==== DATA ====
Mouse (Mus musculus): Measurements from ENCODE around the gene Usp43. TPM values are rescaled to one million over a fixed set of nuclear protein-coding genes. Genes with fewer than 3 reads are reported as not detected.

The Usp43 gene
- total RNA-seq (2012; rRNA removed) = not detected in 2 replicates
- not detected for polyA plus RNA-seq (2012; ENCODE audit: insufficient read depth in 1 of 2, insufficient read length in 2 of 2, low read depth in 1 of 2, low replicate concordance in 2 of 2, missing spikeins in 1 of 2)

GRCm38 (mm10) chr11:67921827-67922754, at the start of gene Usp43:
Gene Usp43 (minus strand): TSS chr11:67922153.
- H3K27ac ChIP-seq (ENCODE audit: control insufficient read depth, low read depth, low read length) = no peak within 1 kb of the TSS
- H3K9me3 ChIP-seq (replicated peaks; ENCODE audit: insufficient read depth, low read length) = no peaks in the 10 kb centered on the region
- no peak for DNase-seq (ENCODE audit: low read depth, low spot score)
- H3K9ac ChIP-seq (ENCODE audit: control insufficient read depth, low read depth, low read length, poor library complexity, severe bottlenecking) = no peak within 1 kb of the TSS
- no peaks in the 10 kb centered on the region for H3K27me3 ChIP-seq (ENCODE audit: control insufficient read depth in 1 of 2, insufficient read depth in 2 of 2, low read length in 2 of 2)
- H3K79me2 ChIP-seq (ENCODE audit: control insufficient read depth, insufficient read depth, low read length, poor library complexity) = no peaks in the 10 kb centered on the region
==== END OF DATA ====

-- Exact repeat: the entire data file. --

Mouse (Mus musculus): Measurements from ENCODE around the gene Usp43. TPM values are rescaled to one million over a fixed set of nuclear protein-coding genes. Genes with fewer than 3 reads are reported as not detected.

The Usp43 gene
- total RNA-seq (2012; rRNA removed) = not detected in 2 replicates
- not detected for polyA plus RNA-seq (2012; ENCODE audit: insufficient read depth in 1 of 2, insufficient read length in 2 of 2, low read depth in 1 of 2, low replicate concordance in 2 of 2, missing spikeins in 1 of 2)

GRCm38 (mm10) chr11:67921827-67922754, at the start of gene Usp43:
Gene Usp43 (minus strand): TSS chr11:67922153.
- H3K27ac ChIP-seq (ENCODE audit: control insufficient read depth, low read depth, low read length) = no peak within 1 kb of the TSS
- H3K9me3 ChIP-seq (replicated peaks; ENCODE audit: insufficient read depth, low read length) = no peaks in the 10 kb centered on the region
- no peak for DNase-seq (ENCODE audit: low read depth, low spot score)
- H3K9ac ChIP-seq (ENCODE audit: control insufficient read depth, low read depth, low read length, poor library complexity, severe bottlenecking) = no peak within 1 kb of the TSS
- no peaks in the 10 kb centered on the region for H3K27me3 ChIP-seq (ENCODE audit: control insufficient read depth in 1 of 2, insufficient read depth in 2 of 2, low read length in 2 of 2)
- H3K79me2 ChIP-seq (ENCODE audit: control insufficient read depth, insufficient read depth, low read length, poor library complexity) = no peaks in the 10 kb centered on the region